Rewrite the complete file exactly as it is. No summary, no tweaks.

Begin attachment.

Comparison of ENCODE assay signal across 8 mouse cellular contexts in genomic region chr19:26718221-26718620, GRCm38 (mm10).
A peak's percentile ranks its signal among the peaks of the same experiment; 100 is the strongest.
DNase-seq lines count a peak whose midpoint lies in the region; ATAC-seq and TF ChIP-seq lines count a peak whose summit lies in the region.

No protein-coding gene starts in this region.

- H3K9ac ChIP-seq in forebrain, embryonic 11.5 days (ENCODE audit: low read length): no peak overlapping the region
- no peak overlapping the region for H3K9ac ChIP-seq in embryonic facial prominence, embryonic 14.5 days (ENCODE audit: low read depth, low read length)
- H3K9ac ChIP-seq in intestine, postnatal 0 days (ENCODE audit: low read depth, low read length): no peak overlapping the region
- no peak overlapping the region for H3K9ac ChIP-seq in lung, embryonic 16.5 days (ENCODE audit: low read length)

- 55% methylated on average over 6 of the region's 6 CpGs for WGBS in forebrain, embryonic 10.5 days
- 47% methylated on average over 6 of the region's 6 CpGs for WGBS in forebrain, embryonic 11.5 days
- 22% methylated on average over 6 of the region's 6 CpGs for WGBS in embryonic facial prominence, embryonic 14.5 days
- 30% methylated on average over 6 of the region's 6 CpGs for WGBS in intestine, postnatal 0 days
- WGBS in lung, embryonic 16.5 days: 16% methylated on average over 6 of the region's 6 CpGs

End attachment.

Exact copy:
Comparison of ENCODE assay signal across 8 mouse cellular contexts in genomic region chr19:26718221-26718620, GRCm38 (mm10).
A peak's percentile ranks its signal among the peaks of the same experiment; 100 is the strongest.
DNase-seq lines count a peak whose midpoint lies in the region; ATAC-seq and TF ChIP-seq lines count a peak whose summit lies in the region.

No protein-coding gene starts in this region.

- H3K9ac ChIP-seq in forebrain, embryonic 11.5 days (ENCODE audit: low read length): no peak overlapping the region
- no peak overlapping the region for H3K9ac ChIP-seq in embryonic facial prominence, embryonic 14.5 days (ENCODE audit: low read depth, low read length)
- H3K9ac ChIP-seq in intestine, postnatal 0 days (ENCODE audit: low read depth, low read length): no peak overlapping the region
- no peak overlapping the region for H3K9ac ChIP-seq in lung, embryonic 16.5 days (ENCODE audit: low read length)

- 55% methylated on average over 6 of the region's 6 CpGs for WGBS in forebrain, embryonic 10.5 days
- 47% methylated on average over 6 of the region's 6 CpGs for WGBS in forebrain, embryonic 11.5 days
- 22% methylated on average over 6 of the region's 6 CpGs for WGBS in embryonic facial prominence, embryonic 14.5 days
- 30% methylated on average over 6 of the region's 6 CpGs for WGBS in intestine, postnatal 0 days
- WGBS in lung, embryonic 16.5 days: 16% methylated on average over 6 of the region's 6 CpGs